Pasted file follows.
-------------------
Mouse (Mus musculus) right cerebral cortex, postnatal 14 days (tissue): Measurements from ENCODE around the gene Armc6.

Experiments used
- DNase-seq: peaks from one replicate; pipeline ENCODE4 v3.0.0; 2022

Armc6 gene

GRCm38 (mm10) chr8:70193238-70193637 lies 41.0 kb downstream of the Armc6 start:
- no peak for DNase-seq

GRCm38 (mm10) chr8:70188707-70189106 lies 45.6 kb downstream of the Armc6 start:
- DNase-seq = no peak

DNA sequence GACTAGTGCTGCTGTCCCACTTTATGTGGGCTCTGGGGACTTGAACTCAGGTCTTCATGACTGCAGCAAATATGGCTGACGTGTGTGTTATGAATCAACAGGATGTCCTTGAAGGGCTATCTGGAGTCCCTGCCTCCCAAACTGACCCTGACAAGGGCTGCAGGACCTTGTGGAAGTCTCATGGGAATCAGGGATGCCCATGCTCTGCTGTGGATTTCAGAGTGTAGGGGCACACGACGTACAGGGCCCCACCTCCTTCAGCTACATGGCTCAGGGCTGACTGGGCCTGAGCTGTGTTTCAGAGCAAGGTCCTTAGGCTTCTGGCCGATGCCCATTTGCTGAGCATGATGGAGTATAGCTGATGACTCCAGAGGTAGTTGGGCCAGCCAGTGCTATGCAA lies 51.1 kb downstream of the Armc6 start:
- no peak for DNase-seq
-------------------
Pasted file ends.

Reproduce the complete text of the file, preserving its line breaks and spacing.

Mouse (Mus musculus) right cerebral cortex, postnatal 14 days (tissue): Measurements from ENCODE around the gene Armc6.

Experiments used
- DNase-seq: peaks from one replicate; pipeline ENCODE4 v3.0.0; 2022

Armc6 gene

GRCm38 (mm10) chr8:70193238-70193637 lies 41.0 kb downstream of the Armc6 start:
- no peak for DNase-seq

GRCm38 (mm10) chr8:70188707-70189106 lies 45.6 kb downstream of the Armc6 start:
- DNase-seq = no peak

DNA sequence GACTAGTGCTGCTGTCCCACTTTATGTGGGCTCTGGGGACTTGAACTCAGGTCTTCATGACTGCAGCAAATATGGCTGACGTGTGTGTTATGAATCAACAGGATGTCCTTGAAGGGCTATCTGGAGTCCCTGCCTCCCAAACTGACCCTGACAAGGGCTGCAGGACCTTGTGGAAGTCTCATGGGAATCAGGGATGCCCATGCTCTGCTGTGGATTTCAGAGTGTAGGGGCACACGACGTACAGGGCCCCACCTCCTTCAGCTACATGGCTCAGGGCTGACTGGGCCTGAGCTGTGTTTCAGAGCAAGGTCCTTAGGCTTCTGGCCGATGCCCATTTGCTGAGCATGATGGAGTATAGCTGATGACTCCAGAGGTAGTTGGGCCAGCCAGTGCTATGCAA lies 51.1 kb downstream of the Armc6 start:
- no peak for DNase-seq